The if-then-else term \((\mathrm {if}\;B\mathop {mod}q = 0\;\mathrm {then}\;1\;\mathrm {else}\;0)\) corresponds to the strengthening. If \(B\mathop {mod}q = 0\), the result is an equation of the form \(A' +1\le B'\), i.e., \(A' < B'\). No strengthening is required for the corresponding theorem over reals.

Finally, we can combine all the equations by summing them while being careful with the equalities that can appear. We simplify the resulting (in)equality using Isabelle’s simplifier to derive \(\bot \).

To replay linear arithmetic steps, Isabelle can also use the tactic linarith as used for Z3 proofs. It searches the coefficients necessary to verify the lemma. The reconstruction used it previously [25], but the tactic can only find integer coefficients and fails if strengthening is required. Now the rule is a mechanically checkable certificate.

4.4 Selective Decoding of the First-order Encoding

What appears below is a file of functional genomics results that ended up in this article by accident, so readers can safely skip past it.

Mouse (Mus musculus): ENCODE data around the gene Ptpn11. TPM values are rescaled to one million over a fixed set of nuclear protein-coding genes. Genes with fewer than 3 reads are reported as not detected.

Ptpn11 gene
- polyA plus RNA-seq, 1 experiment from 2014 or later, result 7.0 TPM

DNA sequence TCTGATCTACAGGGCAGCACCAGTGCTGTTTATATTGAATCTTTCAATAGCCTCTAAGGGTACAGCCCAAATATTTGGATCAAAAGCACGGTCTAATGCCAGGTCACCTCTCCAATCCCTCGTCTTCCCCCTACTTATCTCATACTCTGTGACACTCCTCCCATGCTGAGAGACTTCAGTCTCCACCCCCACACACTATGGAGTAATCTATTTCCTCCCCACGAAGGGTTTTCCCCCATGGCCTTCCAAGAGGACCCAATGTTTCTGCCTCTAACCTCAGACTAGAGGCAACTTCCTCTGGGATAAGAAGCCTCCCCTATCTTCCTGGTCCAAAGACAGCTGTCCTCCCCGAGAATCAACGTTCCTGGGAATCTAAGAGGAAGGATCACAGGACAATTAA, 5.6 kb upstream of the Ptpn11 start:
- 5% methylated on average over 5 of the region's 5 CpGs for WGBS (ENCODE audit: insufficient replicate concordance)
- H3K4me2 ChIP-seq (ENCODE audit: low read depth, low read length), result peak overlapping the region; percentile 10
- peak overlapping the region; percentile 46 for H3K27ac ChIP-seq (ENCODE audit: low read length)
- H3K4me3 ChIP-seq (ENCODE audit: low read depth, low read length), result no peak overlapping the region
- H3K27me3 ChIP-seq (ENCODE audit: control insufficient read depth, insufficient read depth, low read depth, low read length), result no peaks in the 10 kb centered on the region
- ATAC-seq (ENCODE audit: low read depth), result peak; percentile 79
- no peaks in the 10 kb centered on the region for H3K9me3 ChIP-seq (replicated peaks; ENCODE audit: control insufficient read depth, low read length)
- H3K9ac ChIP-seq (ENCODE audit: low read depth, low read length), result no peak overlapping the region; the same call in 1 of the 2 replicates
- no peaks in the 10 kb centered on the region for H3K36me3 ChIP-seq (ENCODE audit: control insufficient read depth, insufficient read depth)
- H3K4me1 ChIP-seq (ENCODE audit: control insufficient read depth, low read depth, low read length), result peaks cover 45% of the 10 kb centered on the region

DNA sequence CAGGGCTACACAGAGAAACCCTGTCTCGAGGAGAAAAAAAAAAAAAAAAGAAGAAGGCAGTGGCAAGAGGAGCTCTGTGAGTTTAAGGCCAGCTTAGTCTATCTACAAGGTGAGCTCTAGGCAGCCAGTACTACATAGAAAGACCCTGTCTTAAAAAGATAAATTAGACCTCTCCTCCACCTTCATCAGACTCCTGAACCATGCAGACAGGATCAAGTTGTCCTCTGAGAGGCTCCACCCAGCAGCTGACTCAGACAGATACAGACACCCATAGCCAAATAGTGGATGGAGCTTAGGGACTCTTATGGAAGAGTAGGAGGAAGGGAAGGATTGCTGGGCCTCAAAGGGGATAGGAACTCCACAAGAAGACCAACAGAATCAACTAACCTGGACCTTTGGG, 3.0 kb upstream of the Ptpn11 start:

Next, we consider an example of a rule that shows the interplay of the higher-order encoding and the reconstruction. To express function application, the encoding introduces the first-order function \({\text {app}}\) and constants for encoded functions. The proof rule eq_congruent expresses congruence on a first-order function: \((t_1 \mathbin \ne u_1) \mathrel \vee \dots \mathrel \vee (t_n \mathbin \ne u_n) \mathrel \vee f(t_1, \dots , t_n) \mathbin = f(u_1, \dots , u_n)\). With the encoding it can conclude \(f \ne f' \vee x \ne x' \vee {\text {app}}(f, x) \mathbin = {\text {app}}(f', x')\). If the reconstruction unfolds the entire encoding, it builds the term \(f \mathbin \ne f' \vee x \mathbin \ne x' \vee f x \mathbin = f' x'\). It then identifies the functions and the function arguments and uses rewriting to prove that if \(f=f'\) and \(x = x'\), then \(f x = f' x'\).